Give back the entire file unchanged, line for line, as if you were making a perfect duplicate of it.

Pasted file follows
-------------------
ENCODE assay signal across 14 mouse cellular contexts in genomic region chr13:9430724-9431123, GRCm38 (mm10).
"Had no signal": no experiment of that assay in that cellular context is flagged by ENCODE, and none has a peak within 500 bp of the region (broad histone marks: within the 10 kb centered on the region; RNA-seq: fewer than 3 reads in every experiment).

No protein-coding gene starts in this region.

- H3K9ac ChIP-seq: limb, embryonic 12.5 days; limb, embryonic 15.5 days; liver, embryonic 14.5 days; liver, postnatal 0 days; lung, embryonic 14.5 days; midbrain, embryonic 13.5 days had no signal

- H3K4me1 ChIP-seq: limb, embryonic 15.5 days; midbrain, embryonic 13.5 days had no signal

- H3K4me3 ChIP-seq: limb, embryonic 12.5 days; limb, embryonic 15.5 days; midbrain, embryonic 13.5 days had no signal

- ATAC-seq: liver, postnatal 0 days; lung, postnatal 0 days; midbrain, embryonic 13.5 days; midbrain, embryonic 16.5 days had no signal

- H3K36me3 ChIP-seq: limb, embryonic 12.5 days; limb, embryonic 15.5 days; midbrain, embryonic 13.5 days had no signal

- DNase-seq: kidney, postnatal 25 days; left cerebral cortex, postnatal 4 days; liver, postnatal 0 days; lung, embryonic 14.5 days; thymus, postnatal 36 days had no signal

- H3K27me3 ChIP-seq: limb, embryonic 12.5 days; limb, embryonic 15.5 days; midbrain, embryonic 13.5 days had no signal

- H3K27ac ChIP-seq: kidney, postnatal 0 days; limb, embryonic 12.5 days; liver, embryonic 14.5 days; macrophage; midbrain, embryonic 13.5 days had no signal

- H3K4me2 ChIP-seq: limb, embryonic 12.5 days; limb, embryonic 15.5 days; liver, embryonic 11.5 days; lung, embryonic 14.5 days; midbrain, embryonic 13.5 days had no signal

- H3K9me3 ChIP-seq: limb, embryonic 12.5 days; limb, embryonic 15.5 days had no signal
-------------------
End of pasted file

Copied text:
ENCODE assay signal across 14 mouse cellular contexts in genomic region chr13:9430724-9431123, GRCm38 (mm10).
"Had no signal": no experiment of that assay in that cellular context is flagged by ENCODE, and none has a peak within 500 bp of the region (broad histone marks: within the 10 kb centered on the region; RNA-seq: fewer than 3 reads in every experiment).

No protein-coding gene starts in this region.

- H3K9ac ChIP-seq: limb, embryonic 12.5 days; limb, embryonic 15.5 days; liver, embryonic 14.5 days; liver, postnatal 0 days; lung, embryonic 14.5 days; midbrain, embryonic 13.5 days had no signal

- H3K4me1 ChIP-seq: limb, embryonic 15.5 days; midbrain, embryonic 13.5 days had no signal

- H3K4me3 ChIP-seq: limb, embryonic 12.5 days; limb, embryonic 15.5 days; midbrain, embryonic 13.5 days had no signal

- ATAC-seq: liver, postnatal 0 days; lung, postnatal 0 days; midbrain, embryonic 13.5 days; midbrain, embryonic 16.5 days had no signal

- H3K36me3 ChIP-seq: limb, embryonic 12.5 days; limb, embryonic 15.5 days; midbrain, embryonic 13.5 days had no signal

- DNase-seq: kidney, postnatal 25 days; left cerebral cortex, postnatal 4 days; liver, postnatal 0 days; lung, embryonic 14.5 days; thymus, postnatal 36 days had no signal

- H3K27me3 ChIP-seq: limb, embryonic 12.5 days; limb, embryonic 15.5 days; midbrain, embryonic 13.5 days had no signal

- H3K27ac ChIP-seq: kidney, postnatal 0 days; limb, embryonic 12.5 days; liver, embryonic 14.5 days; macrophage; midbrain, embryonic 13.5 days had no signal

- H3K4me2 ChIP-seq: limb, embryonic 12.5 days; limb, embryonic 15.5 days; liver, embryonic 11.5 days; lung, embryonic 14.5 days; midbrain, embryonic 13.5 days had no signal

- H3K9me3 ChIP-seq: limb, embryonic 12.5 days; limb, embryonic 15.5 days had no signal